• Refcount Field Identification for Linux Kernel Based on Deep Learning

      2022, 12(3):309-329. DOI: 10.21655/ijsi.1673-7288.00288

      Abstract (26) HTML (0) PDF 3.88 M (124) Comment (0) Favorites

      Abstract:Reference counting (refcount) is a common memory management technique in modern software. Refcount errors can often lead to severe memory errors such as memory leak and use-after-free. Many efforts to harden refcount security rely on known refcount fields as their input. However, due to the complexity of software code, identifying refcount fields in source code is very challenging. Traditional methods of identifying refcount fields are mainly based on code pattern matching and have great limitations such as requiring expert experience to summarize code patterns, which is a laborious job. Besides, the manually summarized patterns do not cover all cases, resulting in low recall rate. To address these problems, this paper proposes to characterize a field based on the field name and the code behavior associated with the field and designs a multimodal deep learning based approach. The paper implements a prototype of the new approach for Linux kernel code. In the evaluation, the precision and recall rate achieved by the prototype system are 96.98% and 93.54%, respectively. In contrast, the traditional identification method based on code pattern matching did not report any refcount fields on the testing set. In addition, we identify 61 refcount fields which are implemented with insecure data types in the latest Linux kernel. Until now, we have reported 21 of them to the Linux community, of which six have been confirmed.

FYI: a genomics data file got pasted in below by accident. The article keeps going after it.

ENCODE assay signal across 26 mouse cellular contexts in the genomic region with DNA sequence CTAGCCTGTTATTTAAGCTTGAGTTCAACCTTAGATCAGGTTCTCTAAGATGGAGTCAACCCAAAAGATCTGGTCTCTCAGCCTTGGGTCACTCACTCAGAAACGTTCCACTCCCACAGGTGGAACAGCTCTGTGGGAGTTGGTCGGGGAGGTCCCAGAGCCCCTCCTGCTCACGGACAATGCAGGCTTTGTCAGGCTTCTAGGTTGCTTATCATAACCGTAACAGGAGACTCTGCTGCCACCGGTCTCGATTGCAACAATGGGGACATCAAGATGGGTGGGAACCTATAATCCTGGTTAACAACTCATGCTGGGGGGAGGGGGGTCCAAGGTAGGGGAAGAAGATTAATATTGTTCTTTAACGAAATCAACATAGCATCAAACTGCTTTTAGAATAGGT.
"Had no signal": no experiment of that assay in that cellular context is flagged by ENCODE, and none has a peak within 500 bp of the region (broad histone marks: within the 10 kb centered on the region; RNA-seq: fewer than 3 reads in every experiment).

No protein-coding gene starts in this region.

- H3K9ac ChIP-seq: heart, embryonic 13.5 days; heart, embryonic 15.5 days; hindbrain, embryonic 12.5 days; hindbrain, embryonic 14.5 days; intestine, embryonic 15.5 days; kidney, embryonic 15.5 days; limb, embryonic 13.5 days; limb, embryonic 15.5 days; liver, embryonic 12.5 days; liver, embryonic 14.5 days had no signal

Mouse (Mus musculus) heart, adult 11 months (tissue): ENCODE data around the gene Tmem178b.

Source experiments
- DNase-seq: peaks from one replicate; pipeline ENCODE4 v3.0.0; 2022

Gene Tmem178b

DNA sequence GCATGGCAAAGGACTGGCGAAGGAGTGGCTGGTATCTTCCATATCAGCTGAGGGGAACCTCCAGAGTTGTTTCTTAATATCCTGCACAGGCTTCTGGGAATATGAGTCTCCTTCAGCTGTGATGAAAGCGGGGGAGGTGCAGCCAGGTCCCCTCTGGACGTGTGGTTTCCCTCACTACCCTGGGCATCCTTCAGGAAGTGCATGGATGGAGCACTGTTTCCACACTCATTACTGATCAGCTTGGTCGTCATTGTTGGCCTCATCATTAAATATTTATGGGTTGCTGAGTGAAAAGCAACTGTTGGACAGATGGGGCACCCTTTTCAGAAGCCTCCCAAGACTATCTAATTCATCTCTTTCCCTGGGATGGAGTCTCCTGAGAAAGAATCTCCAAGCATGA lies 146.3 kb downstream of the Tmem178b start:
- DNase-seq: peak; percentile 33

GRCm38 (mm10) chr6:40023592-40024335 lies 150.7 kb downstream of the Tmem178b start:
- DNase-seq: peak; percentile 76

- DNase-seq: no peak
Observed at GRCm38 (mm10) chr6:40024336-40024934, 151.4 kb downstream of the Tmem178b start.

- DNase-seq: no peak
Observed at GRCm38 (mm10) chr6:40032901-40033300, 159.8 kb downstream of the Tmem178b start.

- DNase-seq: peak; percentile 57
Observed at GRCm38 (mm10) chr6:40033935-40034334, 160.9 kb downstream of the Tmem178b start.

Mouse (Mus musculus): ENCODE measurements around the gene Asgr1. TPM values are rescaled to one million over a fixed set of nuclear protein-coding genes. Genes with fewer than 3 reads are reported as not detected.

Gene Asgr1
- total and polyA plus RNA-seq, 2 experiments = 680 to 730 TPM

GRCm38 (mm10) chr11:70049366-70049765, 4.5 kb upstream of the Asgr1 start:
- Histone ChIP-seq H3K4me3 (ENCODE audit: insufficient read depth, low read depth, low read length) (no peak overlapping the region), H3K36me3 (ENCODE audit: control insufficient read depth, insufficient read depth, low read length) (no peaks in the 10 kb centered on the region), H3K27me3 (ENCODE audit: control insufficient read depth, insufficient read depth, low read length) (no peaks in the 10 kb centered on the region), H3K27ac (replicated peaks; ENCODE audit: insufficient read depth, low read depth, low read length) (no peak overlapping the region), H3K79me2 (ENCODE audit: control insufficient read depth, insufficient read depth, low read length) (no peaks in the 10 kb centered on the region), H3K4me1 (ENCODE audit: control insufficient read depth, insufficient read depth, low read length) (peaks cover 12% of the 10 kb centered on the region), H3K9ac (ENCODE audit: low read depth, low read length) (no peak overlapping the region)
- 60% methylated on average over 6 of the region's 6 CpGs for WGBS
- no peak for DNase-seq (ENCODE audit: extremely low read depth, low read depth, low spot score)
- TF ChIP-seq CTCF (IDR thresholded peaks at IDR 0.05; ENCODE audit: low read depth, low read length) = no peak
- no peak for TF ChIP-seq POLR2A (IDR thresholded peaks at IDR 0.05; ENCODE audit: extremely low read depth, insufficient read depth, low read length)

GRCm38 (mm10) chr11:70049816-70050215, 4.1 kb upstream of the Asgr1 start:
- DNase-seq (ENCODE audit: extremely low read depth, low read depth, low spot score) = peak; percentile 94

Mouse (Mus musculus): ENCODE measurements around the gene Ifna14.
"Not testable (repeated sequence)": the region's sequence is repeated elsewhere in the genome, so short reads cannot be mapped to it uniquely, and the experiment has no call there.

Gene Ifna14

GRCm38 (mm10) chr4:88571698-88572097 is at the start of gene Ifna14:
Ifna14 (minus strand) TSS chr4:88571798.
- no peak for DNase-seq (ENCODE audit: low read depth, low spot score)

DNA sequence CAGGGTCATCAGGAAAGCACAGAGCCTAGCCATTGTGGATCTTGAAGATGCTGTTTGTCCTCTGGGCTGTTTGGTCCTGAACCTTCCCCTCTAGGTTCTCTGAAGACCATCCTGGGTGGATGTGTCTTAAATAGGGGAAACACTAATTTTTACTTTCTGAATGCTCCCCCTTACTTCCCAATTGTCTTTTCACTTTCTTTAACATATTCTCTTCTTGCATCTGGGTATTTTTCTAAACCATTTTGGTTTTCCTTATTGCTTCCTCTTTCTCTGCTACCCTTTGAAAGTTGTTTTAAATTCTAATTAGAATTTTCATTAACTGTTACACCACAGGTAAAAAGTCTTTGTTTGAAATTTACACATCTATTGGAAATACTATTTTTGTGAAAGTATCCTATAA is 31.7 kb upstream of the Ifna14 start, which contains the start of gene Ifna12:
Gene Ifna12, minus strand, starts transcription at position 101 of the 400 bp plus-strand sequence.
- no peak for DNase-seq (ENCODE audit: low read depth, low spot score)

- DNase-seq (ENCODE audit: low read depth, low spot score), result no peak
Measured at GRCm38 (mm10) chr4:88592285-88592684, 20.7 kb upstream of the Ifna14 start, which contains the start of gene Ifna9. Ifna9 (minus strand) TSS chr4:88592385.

• Exploit-oriented Automated Information Leakage

      2022, 12(3):331-350. DOI: 10.21655/ijsi.1673-7288.00290

      Abstract (30) HTML (0) PDF 3.86 M (143) Comment (0) Favorites

      Abstract:Automatic Exploit Generation (AEG) has become one of the most important ways to demonstrate the exploitability of vulnerabilities. However, state-of-the-art AEG solutions in general assume the target system has no mitigations deployed, which is not true in modern operating systems since they often deploy mitigations like Data Execution Prevention (DEP) and Address Space Layout Randomization (ASLR). This paper presents the automatic solution EoLeak that can exploit heap vulnerabilities to leak sensitive data and bypass ASLR and DEP at the same time. At a high level, EoLeak analyzes the program execution trace of the Proof-Of-Concept (POC) input that triggers the heap vulnerabilities, characterizes the memory profile from the trace, locates sensitive data (e.g., code pointers), constructs leakage primitives that disclose sensitive data, and generates exploits for the entire process when possible. We have implemented a prototype of EoLeak and evaluated it on a set of Capture The Flag (CTF) binary programs and several real-world applications. Evaluation results reveal that EoLeak is effective at leaking data and generating exploits.